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Batch File Not To Run Everyday

I have a batch file which is to uninstall frminstal & install framepkg.exe.
I had placed in the server, so after my users login to domain , the batch file run on all computers.
But  I don't want the batch file to run everyday, may once a week. Is there a way ?
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1 Solution
Yes, there is.  You can do a comparison of the %date% variable so that the batch only runs on a specific day of the week.
you can schedule on the server
There is a command "at" from command prompt. using which you can schedule for a particular time.
The "at" is not going to work, because we are dealing with user logon scripts vs. a batch file scheduled to run on the server itself.
ktancl88Author Commented:
Dear mds-cos,

How does this %date% variable be added in to the batch file? How does it work?

Are you able to show me an example ?
Here is the simple way.  There are other ways, but I think this is proably the most straight-forward if you are using DOS level scripting.  I am using two scripts to very easily break apart the day and the date parts of the system variable %date%.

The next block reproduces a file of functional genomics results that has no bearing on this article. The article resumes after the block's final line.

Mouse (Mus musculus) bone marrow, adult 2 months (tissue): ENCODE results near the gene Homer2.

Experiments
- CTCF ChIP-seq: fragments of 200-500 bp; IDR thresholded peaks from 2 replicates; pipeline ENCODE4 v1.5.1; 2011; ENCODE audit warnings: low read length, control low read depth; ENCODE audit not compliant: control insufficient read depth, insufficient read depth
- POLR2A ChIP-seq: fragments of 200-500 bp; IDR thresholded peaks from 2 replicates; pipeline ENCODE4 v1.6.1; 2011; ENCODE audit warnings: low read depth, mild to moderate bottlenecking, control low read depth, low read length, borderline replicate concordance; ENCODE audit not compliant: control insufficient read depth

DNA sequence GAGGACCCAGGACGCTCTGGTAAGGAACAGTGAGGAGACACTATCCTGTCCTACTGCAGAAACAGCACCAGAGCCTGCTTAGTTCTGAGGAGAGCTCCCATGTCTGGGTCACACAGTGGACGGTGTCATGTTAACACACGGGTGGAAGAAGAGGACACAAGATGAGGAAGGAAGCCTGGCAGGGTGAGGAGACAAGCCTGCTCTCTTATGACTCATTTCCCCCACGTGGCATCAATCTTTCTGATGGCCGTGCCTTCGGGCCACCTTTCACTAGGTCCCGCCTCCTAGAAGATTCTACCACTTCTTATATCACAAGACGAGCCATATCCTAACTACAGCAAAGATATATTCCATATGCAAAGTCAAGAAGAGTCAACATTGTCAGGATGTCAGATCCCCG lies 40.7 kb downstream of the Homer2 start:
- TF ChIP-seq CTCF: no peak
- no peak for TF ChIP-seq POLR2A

If you don't want to do this, dig into DOS scripting a bit.  There are other ways to accomplish the same thing.  And of course you could also move to vb script if you want a more powerful scripting language.

user.bat (or .cmd if you prefer)
rem  ! Main user login script !
.... Whatever else your login script does (time sync, drive mapping, printer mapping, etc.)

rem  script to uninstall frminstal & install framepkg.exe
call \\%loginserver%\netlogon\frameinstall.bat %date%

... Whatever additional you want your login script to do

frameinstall.bat (or .cmd if you prefer)
rem ! Script to uninstall frminstal & install framepkg.exe !
rem ! but only run every Friday                                       !

rem  if today is not friday exit the script
IF NOT "%1" == "Fri" goto :EOF

...your commands to uninstall frminstal
...your commands to install framepkg

:EOF  (this label is actually optional, since the :EOF label is now assumed by goto)


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